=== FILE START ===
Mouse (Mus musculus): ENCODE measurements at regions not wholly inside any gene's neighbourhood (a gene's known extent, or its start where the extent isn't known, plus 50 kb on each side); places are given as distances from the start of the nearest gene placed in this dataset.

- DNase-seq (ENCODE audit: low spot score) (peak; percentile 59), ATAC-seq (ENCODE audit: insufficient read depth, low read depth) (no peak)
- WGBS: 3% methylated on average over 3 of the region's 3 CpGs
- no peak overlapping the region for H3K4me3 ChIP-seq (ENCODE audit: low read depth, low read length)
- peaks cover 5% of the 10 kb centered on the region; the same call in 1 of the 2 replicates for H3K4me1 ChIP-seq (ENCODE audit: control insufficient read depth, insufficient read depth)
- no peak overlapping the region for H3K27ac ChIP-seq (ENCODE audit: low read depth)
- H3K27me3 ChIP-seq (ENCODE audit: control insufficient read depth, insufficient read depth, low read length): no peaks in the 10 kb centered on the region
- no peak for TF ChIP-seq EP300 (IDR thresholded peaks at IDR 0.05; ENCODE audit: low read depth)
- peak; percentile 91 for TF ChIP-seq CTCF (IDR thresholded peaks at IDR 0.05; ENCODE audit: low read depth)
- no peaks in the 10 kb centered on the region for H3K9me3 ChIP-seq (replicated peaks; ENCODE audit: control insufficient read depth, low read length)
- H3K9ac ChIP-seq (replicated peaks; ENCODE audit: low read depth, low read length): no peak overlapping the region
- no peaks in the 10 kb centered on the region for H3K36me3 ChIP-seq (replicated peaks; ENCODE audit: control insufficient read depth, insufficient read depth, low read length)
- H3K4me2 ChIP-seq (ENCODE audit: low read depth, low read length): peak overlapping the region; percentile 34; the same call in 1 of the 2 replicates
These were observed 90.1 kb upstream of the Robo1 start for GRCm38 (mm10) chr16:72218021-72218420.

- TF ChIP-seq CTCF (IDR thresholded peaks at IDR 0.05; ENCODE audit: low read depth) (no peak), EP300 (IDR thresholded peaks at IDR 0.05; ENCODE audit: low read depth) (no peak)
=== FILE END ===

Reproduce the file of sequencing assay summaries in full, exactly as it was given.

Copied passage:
Mouse (Mus musculus): ENCODE measurements at regions not wholly inside any gene's neighbourhood (a gene's known extent, or its start where the extent isn't known, plus 50 kb on each side); places are given as distances from the start of the nearest gene placed in this dataset.

- DNase-seq (ENCODE audit: low spot score) (peak; percentile 59), ATAC-seq (ENCODE audit: insufficient read depth, low read depth) (no peak)
- WGBS: 3% methylated on average over 3 of the region's 3 CpGs
- no peak overlapping the region for H3K4me3 ChIP-seq (ENCODE audit: low read depth, low read length)
- peaks cover 5% of the 10 kb centered on the region; the same call in 1 of the 2 replicates for H3K4me1 ChIP-seq (ENCODE audit: control insufficient read depth, insufficient read depth)
- no peak overlapping the region for H3K27ac ChIP-seq (ENCODE audit: low read depth)
- H3K27me3 ChIP-seq (ENCODE audit: control insufficient read depth, insufficient read depth, low read length): no peaks in the 10 kb centered on the region
- no peak for TF ChIP-seq EP300 (IDR thresholded peaks at IDR 0.05; ENCODE audit: low read depth)
- peak; percentile 91 for TF ChIP-seq CTCF (IDR thresholded peaks at IDR 0.05; ENCODE audit: low read depth)
- no peaks in the 10 kb centered on the region for H3K9me3 ChIP-seq (replicated peaks; ENCODE audit: control insufficient read depth, low read length)
- H3K9ac ChIP-seq (replicated peaks; ENCODE audit: low read depth, low read length): no peak overlapping the region
- no peaks in the 10 kb centered on the region for H3K36me3 ChIP-seq (replicated peaks; ENCODE audit: control insufficient read depth, insufficient read depth, low read length)
- H3K4me2 ChIP-seq (ENCODE audit: low read depth, low read length): peak overlapping the region; percentile 34; the same call in 1 of the 2 replicates
These were observed 90.1 kb upstream of the Robo1 start for GRCm38 (mm10) chr16:72218021-72218420.

- TF ChIP-seq CTCF (IDR thresholded peaks at IDR 0.05; ENCODE audit: low read depth) (no peak), EP300 (IDR thresholded peaks at IDR 0.05; ENCODE audit: low read depth) (no peak)